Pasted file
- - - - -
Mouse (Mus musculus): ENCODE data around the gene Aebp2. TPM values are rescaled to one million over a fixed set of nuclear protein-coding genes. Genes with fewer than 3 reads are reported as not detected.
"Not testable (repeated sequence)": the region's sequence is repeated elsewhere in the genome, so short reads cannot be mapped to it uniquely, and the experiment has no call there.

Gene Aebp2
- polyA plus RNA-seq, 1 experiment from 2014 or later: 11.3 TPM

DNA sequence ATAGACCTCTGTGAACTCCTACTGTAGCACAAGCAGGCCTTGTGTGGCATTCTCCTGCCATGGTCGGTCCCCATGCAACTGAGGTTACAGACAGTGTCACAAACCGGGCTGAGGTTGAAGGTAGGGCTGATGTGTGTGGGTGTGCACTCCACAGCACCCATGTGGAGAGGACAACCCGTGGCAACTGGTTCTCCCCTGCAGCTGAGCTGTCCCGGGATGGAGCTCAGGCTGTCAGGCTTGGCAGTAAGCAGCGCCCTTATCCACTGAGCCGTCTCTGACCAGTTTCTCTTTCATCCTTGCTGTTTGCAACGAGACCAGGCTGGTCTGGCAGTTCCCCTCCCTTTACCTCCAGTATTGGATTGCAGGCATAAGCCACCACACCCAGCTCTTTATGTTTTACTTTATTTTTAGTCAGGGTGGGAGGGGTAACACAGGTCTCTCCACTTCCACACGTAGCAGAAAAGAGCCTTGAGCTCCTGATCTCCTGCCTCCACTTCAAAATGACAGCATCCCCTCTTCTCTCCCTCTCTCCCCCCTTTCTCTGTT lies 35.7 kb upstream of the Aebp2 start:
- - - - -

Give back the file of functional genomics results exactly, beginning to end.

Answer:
Mouse (Mus musculus): ENCODE data around the gene Aebp2. TPM values are rescaled to one million over a fixed set of nuclear protein-coding genes. Genes with fewer than 3 reads are reported as not detected.
"Not testable (repeated sequence)": the region's sequence is repeated elsewhere in the genome, so short reads cannot be mapped to it uniquely, and the experiment has no call there.

Gene Aebp2
- polyA plus RNA-seq, 1 experiment from 2014 or later: 11.3 TPM

DNA sequence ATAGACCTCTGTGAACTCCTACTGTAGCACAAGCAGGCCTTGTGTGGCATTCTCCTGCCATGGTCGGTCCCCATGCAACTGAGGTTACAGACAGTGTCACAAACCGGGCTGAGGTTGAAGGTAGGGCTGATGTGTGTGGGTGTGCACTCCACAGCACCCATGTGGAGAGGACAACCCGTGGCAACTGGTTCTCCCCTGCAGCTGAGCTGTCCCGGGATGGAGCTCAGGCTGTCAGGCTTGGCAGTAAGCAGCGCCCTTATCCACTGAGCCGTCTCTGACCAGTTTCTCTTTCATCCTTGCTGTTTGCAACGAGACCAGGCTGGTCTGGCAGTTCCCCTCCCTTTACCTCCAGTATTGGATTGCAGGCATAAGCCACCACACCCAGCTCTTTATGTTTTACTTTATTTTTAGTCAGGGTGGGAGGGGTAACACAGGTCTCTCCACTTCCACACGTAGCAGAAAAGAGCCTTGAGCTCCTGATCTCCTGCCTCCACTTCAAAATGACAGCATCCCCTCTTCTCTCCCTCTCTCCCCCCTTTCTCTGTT lies 35.7 kb upstream of the Aebp2 start: